Abdullah Ibrahim, NDR Big Band, Norwich

DAVID WAKEFIELD It is an amazing fact that South Africa, whose black and coloured citizens have suffered much in the past, has produced several world-class jazzmen.

DAVID WAKEFIELD

It is an amazing fact that South Africa, whose black and coloured citizens have suffered much in the past, has produced several world-class jazzmen. Pianist and composer Abdullah Ibrahim is one such musician, and anyone seeking proof of his abilities as player and writer would have found them last night at St Andrew's Hall.

His atmospheric compositions, arranged partly by Brit Steve Gray and beautifully played by a classy German big band, mixed the wild rhythms of the townships with the peace and tranquility of that great land's wild vistas.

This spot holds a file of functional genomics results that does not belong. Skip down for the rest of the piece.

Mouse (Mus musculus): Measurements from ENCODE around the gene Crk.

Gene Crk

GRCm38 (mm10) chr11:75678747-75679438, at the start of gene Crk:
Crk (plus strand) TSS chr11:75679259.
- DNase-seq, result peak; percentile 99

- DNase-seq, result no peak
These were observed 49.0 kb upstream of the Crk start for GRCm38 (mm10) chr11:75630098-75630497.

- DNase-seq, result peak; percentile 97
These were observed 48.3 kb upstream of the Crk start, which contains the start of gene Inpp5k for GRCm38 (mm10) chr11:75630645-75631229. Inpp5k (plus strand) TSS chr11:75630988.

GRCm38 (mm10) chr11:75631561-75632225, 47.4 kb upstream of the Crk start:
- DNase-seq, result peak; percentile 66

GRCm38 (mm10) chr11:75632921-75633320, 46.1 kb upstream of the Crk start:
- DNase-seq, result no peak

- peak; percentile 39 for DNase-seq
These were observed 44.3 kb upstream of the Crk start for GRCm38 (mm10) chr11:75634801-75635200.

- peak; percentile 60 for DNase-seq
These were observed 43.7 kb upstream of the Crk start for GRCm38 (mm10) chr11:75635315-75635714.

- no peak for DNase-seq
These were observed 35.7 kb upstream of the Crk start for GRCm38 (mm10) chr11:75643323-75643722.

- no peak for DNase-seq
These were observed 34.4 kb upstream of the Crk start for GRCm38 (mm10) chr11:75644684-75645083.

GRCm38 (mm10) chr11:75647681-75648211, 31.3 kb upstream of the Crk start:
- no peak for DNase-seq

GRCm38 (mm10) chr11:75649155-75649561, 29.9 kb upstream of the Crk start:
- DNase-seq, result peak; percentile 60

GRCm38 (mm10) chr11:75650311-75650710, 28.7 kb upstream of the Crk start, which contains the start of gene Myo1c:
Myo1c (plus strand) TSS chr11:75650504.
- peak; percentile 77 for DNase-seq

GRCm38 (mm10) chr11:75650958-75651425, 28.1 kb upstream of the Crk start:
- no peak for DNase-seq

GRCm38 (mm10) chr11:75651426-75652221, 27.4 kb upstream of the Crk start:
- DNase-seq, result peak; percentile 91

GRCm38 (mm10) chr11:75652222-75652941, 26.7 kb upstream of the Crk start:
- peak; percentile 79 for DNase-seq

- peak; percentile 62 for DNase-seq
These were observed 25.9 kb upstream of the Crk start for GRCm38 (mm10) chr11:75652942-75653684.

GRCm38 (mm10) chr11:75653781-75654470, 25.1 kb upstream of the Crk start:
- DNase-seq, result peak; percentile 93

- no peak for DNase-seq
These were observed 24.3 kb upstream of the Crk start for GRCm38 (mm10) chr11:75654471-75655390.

The foot-tapping African Market got things off to a romping start before some beautiful piano in Mindif, a tune that, not for the first time that evening, showed Ibrahim's considerable Ellingtonian influences.

There was more in the appropriately titled Duke 88 which finished the first half.

The maestro occupied the stage in solo mode to get the second half under way with a 15-minute unaccompanied piece which fell into the tone poem category, before the band returned to up the tempo once again with Black and Brown Cherries, Ibrahim's interpretation of a township Saturday night.

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In this performance the NDR musicians certainly showed themselves to be able soloists.

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